Using the New Intel® Trace Analyzer Summary Page

One of the new features in Intel® Trace Analyzer and Collector is the new Intel® Trace Analyzer Summary Page.  This gives a high-level overview of your program’s time spent in MPI vs. time spent outside of MPI (User Code).

Summary View in Intel® Trace Analyzer

There are two methods of accessing the Summary Page.  By default, it is opened whenever you open a trace.  The check box at the bottom, “Show Summary Page when open tracefile”, can be used to disable or re-enable this.  Once you are in the main trace view, you can click View -> Summary Page (or use the keyboard shortcut CTRL+ALT+G) to open the Summary Page.

Menu Option for Summary Page

There are four pieces of information to look for on the Summary Page.  It shows total runtime as well as the number of ranks and nodes used in the run at the top.  Below this is a ratio, showing the time spent in MPI calls, OpenMP*, and other code, as well as the percentages of each.

Summary Page Ratio

Here, you can quickly identify where to focus your efforts.  If MPI is only a small percentage of your runtime, your efforts will be better spent improving the User Code performance.  Intel® VTune Amplifier XE can assist with this, and the bottom of the Summary Page has a link to how to use Intel® VTune Amplifier XE with MPI codes.  If your application is spending a large amount of time in MPI (as is the case here), then continue in Intel® Trace Analyzer to find potential solutions.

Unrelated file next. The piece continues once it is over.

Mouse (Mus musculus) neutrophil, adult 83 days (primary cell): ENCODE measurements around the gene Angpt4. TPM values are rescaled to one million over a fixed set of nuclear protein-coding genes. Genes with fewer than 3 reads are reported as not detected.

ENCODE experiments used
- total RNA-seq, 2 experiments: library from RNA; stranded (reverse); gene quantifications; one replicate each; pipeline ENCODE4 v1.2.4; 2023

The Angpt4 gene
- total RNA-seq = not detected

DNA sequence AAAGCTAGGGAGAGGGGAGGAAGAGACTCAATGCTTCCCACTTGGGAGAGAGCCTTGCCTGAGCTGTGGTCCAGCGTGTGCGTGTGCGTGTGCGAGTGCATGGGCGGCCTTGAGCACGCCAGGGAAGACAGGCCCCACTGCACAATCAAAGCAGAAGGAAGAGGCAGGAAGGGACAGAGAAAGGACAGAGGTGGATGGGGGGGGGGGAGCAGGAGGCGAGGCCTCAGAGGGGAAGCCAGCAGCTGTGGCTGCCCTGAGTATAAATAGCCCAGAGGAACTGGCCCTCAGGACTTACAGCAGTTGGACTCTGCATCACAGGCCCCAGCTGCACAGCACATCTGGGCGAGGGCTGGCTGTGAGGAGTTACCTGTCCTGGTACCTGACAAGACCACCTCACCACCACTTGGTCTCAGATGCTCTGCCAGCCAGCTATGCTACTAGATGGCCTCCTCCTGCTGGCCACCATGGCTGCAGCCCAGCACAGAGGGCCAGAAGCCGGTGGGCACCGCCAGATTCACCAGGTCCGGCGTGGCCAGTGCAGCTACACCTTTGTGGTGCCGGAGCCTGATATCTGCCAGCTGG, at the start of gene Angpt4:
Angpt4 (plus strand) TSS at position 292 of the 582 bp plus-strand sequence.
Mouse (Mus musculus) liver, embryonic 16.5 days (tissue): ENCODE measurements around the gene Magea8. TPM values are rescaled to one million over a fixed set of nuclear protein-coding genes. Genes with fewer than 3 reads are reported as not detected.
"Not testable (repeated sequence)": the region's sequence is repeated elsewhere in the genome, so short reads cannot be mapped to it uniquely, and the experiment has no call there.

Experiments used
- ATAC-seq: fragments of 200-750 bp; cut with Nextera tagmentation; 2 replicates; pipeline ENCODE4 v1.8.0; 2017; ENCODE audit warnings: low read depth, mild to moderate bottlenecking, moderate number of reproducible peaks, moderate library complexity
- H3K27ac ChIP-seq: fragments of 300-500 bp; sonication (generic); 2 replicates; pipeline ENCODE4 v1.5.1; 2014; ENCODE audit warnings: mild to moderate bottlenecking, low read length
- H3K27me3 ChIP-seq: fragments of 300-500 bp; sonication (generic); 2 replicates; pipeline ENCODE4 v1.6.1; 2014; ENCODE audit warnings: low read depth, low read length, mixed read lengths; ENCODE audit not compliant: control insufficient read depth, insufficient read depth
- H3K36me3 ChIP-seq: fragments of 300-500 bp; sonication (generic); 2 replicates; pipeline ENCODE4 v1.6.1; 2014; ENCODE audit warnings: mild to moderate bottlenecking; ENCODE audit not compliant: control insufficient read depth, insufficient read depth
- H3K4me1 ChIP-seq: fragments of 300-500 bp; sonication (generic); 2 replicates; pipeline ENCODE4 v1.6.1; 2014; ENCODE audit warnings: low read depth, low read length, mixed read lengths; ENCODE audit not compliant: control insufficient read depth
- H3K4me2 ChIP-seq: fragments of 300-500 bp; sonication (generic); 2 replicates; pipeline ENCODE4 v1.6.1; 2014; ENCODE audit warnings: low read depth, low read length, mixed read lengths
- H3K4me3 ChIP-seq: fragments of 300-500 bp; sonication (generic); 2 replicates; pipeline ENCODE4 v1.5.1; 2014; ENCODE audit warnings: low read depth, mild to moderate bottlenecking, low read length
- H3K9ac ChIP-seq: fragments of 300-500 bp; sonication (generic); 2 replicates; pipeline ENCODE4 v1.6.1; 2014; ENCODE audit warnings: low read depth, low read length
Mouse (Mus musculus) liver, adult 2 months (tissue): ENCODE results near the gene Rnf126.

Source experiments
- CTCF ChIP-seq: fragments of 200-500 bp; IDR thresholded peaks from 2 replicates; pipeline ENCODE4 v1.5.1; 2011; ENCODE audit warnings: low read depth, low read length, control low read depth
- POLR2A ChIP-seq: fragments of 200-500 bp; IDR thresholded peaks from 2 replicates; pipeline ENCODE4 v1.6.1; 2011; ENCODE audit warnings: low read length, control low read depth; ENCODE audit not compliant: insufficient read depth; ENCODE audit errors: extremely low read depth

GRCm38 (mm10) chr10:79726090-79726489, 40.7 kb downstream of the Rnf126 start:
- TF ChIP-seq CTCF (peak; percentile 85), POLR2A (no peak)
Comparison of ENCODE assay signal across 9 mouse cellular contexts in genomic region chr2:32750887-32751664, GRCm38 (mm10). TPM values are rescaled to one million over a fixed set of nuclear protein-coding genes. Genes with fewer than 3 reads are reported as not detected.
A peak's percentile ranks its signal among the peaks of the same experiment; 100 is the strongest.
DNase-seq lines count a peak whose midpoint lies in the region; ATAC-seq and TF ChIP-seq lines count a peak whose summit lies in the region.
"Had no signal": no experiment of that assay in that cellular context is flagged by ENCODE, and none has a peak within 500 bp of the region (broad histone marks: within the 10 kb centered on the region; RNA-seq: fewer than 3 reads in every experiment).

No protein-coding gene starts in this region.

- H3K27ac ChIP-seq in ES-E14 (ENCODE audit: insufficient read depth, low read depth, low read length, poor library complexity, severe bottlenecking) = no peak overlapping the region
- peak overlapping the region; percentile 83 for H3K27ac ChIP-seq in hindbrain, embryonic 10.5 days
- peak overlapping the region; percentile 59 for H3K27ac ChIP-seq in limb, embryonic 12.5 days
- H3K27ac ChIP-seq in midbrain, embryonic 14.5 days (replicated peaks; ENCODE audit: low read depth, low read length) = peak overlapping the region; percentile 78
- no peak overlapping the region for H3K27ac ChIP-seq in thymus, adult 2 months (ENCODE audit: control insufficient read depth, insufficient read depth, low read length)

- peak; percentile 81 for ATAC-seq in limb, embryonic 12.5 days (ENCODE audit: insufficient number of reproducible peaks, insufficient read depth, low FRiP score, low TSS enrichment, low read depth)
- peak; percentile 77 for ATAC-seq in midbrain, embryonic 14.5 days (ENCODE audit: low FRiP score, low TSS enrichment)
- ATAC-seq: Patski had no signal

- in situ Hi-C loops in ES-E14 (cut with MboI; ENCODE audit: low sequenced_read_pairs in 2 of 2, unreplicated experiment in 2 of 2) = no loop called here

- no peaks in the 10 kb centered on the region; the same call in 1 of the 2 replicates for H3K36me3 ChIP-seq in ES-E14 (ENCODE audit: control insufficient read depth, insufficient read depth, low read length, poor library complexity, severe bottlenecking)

The next item on the Summary Page is a list of the top MPI functions.  This list presents a bar graph of the most used MPI functions, based on time in function, and the percentages of your application’s runtime spent in those functions.

Intel® Trace Analyzer and Collector Summary Page Top MPI Section for Poisson Sendrecv

The top functions list provides insight for where to focus your initial MPI analysis.  In this screenshot, MPI_Sendrecv and MPI_Allreduce are taking the most time.  You can also see the percentage of total runtime spent in each of the top MPI functions and get an idea of potential improvements.  The reason for these being the top functions isn’t apparent here, but it gives guidance for where to start searching.

At the bottom are next steps to take.  If your application needs MPI improvements, you will be directed to continue in Intel® Trace Analyzer.  If your application needs improvements elsewhere, you are advised to use Intel® VTune™ Amplifier XE, and there is a link to documentation about how to perform this analysis.